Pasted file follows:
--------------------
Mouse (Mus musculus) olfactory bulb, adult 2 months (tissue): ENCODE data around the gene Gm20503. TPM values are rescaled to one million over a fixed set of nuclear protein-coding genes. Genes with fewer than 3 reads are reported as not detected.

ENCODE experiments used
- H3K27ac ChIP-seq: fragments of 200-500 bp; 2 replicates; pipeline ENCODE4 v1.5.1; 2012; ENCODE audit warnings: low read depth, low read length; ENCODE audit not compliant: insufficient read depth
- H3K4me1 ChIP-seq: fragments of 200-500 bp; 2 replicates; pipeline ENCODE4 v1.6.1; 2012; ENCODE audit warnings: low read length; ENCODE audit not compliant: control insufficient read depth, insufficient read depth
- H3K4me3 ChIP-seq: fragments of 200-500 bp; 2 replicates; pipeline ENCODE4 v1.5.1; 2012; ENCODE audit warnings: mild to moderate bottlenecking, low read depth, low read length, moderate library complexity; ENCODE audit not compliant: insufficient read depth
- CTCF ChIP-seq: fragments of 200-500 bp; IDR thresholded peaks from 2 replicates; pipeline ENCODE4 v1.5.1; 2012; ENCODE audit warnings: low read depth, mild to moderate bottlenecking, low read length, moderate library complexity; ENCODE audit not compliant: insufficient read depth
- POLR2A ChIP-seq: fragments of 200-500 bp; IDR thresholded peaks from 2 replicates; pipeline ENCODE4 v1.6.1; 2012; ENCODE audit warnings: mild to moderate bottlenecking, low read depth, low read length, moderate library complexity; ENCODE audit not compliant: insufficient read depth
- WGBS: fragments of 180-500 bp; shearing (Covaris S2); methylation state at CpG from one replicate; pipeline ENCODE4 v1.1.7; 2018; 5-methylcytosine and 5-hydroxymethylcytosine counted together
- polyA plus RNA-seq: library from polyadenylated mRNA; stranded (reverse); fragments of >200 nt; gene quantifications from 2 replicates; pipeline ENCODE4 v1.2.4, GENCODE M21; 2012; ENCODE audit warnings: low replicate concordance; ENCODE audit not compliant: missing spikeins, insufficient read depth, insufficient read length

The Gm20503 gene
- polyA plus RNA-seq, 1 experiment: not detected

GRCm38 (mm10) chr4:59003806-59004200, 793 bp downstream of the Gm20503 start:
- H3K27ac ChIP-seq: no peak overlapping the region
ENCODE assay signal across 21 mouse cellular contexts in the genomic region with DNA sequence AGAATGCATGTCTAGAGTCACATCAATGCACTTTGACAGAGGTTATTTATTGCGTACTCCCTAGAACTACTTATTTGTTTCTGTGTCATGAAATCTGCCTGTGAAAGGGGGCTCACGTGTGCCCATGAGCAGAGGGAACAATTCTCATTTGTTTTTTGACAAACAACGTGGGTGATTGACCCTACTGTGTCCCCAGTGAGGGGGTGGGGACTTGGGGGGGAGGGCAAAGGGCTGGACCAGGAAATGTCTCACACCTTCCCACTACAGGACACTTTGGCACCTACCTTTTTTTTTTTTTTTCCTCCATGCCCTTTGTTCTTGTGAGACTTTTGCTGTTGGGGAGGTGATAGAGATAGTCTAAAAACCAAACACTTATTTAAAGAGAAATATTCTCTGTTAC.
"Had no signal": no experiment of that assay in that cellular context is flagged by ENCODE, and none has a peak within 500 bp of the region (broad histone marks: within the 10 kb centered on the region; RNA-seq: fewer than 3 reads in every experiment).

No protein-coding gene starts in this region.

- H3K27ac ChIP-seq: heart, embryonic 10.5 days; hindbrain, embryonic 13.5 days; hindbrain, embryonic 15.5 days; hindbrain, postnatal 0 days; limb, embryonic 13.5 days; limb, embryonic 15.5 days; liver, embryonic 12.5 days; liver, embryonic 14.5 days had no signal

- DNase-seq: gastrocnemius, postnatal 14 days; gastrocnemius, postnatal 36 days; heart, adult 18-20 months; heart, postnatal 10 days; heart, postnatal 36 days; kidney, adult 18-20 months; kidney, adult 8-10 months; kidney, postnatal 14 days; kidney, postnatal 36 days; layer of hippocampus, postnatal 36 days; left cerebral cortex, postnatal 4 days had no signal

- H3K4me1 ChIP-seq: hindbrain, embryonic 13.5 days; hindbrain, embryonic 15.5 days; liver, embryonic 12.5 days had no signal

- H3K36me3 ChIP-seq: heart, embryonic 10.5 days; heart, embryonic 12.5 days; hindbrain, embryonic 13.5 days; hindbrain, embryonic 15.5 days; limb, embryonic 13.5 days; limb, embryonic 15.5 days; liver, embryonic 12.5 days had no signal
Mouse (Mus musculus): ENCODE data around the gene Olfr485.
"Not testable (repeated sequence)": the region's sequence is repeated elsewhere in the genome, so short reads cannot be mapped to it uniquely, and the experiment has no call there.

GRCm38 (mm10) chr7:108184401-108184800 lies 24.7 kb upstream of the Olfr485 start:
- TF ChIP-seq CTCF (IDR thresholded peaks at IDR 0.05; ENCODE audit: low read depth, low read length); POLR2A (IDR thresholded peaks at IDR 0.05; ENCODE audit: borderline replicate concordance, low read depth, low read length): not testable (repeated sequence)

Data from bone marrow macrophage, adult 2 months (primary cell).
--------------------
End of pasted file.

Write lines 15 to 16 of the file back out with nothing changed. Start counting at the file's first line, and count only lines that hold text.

"Had no signal": no experiment of that assay in that cellular context is flagged by ENCODE, and none has a peak within 500 bp of the region (broad histone marks: within the 10 kb centered on the region; RNA-seq: fewer than 3 reads in every experiment).

No protein-coding gene starts in this region.